Recently a fellow coworker sent me a blog about multi channel selling which was basically a "pro niche" piece.
"A highly effective strategy in ecommerce is multiple channel selling. This involves having several niche websites targeting different demographics, displaying specific product ranges. This allows you to create completely focused websites with a high sales conversion rate."
While I understand the niche v. mega site argument (and I also may have my mind set on which I like best both from a customer and retailer perspective) I thought this was an interesting article which highlighted all of the great things about niche websites and none of the bad. I know people say they are great because of the niche SEO value, the ability to really hone in on your marketing campaigns and the ability to focus on a particular product niche. And I agree, those are some great reasons to sell via niche websites. However, I see even more reasons to avoid buying or selling via a niche website. Developing niche SEO campaigns and polishing marketing strategies can be done on a large scale, in a similar fashion to that of niche retailers, by focusing on categories and product types.
I would even go so far as to say that I think that SEO, in particular, can go much further for larger sites. I say this because a larger site can draw more links, have more authority within an industry and create a community built around an entire market instead of a niche. My next step in the conversation or thought process then usually turns to the ability to cross sell, up sell and convert repeat buyers which is much harder and far less effective on a niche website. Think about it, how much harder would it be to convince a consumer to buy just one more barstool on a website that only sells barstools, as opposed to a website that sells outdoor furniture who can then up sell on the matching tables, chairs, accessories, and more?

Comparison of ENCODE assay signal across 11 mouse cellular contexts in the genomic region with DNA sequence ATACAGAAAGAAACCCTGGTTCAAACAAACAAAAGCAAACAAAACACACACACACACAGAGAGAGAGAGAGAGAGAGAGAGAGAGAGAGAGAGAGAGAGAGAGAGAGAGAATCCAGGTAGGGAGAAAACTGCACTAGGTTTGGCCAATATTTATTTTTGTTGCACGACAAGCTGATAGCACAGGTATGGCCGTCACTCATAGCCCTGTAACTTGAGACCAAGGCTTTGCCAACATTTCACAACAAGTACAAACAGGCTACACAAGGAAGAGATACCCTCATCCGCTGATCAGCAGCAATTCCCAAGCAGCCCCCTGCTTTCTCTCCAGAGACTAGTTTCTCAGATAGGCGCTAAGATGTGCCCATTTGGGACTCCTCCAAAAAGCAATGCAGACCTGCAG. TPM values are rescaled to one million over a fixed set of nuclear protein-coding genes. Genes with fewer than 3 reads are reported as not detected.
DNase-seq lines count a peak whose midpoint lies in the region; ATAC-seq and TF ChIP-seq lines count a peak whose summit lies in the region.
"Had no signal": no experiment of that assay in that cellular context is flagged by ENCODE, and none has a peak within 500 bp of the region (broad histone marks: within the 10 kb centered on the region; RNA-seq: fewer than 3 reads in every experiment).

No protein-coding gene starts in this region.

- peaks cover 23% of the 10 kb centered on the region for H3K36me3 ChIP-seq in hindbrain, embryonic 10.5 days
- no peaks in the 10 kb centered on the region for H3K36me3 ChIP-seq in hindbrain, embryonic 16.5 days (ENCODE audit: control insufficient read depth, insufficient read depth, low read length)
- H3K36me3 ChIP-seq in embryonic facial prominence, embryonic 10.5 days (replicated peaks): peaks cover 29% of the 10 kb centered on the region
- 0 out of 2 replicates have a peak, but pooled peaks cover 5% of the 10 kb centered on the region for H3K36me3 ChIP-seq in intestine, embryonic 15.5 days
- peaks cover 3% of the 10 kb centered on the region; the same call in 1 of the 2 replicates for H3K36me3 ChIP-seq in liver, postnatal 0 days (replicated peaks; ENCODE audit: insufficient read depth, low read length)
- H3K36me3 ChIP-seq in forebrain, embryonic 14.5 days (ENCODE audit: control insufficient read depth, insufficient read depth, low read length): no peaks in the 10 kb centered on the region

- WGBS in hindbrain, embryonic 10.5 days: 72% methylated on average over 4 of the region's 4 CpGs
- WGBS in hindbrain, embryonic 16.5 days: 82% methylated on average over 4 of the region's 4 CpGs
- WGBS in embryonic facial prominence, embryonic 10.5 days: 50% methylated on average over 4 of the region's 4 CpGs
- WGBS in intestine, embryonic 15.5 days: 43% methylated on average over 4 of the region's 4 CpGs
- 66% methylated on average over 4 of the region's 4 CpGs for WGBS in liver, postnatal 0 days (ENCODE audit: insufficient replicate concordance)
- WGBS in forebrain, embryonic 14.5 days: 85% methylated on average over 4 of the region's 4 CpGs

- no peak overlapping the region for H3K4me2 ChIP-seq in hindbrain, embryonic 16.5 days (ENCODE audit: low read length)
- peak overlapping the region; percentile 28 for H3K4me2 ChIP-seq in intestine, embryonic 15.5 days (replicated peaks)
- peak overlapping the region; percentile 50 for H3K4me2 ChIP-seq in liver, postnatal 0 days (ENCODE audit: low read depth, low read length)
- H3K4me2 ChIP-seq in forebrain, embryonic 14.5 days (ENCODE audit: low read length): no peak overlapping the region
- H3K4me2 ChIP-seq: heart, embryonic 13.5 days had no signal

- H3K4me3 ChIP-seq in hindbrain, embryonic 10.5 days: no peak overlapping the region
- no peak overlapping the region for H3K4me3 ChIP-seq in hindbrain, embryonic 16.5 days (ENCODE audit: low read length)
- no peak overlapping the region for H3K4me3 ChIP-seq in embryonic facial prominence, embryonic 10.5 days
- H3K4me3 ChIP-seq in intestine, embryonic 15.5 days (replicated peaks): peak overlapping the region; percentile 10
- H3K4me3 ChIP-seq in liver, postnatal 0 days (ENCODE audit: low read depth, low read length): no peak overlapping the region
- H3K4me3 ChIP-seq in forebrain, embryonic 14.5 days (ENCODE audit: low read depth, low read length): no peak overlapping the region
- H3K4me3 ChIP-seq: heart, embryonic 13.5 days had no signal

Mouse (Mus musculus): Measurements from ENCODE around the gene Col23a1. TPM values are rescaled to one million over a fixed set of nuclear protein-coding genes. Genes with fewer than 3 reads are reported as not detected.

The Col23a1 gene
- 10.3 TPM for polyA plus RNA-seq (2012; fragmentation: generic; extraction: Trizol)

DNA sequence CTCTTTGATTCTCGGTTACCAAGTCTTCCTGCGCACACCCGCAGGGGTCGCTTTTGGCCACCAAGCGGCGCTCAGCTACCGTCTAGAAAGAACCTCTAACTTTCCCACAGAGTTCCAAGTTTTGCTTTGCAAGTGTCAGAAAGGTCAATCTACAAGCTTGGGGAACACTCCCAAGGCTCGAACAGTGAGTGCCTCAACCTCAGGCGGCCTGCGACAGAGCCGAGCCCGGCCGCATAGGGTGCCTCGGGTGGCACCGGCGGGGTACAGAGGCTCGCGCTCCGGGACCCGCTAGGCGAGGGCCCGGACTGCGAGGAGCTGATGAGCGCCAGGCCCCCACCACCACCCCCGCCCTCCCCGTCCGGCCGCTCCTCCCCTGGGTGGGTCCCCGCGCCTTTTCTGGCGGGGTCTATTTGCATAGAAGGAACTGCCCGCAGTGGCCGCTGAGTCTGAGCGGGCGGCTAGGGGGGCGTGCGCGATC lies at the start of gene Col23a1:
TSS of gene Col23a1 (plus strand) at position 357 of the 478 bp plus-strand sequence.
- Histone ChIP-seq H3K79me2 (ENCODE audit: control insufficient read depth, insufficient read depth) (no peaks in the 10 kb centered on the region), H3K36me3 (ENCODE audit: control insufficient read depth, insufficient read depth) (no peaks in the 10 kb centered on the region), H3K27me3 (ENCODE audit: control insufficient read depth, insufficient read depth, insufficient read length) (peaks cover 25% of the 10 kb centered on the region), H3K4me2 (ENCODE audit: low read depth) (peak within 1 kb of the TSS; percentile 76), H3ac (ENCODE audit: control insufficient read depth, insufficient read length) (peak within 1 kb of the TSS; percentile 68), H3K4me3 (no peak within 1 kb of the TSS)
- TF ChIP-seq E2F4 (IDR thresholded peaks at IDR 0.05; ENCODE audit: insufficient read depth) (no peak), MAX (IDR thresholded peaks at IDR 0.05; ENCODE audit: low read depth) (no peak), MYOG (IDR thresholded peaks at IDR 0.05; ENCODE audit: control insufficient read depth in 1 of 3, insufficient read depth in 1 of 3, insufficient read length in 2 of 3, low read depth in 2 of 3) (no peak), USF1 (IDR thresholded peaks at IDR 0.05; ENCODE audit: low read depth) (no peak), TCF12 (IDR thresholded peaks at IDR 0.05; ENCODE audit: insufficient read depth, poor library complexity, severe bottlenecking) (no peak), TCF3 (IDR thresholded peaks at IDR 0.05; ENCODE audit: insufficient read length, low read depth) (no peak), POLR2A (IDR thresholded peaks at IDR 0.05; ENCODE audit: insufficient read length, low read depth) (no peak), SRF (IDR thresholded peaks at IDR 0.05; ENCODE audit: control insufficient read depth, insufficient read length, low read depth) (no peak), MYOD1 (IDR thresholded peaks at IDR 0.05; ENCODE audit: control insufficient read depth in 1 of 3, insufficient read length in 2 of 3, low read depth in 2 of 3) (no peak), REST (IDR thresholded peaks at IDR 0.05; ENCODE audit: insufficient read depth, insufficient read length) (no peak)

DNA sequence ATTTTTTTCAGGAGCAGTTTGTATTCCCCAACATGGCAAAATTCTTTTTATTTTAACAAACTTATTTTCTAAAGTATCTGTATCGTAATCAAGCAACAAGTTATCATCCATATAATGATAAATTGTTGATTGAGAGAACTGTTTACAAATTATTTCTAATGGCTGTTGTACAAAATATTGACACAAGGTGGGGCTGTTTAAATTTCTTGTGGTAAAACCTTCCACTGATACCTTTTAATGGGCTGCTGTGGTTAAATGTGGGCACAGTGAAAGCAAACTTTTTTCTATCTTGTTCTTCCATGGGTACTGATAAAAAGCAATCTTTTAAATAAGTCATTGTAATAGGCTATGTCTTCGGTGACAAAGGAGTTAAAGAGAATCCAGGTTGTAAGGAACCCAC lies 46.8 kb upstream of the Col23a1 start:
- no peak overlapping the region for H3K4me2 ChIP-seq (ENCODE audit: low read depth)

The next thing that goes through my mind, or the next thing I would bring up in a conversation regarding niche v. vertical is operating costs. Depending on the retailer's level of technological prowess, I also like to bring up the level of overhead with operating several websites v. one. Don't let me convince you, though; several retailers are moving away from niche websites. The Gap recently combined their web properties so that shoppers can simply visit the gap website and shop at all of their stores by means of one shopping cart. There are also several mega sites like, Amazon, QVC, etc. which continue to do well. So, while I lean on the anti-niche selling side of the fence, I believe it can be done in a scalable and profitable fashion. However, both as a buyer and seller, I prefer the larger non-niche sites.
This also brings up a nomenclature issue. I would consider "multi-channel selling" to be either selling through different means (i.e. as a physical store, catalog and online) or through different marketing channels such as shopping engines, marketplaces, and search engine marketing. So the verbiage of the article is also confusing in and of itself. I might consider the means through which products are listed and categorized on a site a "selling channel", but I would probably classify niche websites as a "selling strategy" based upon how the business has decided to sell online.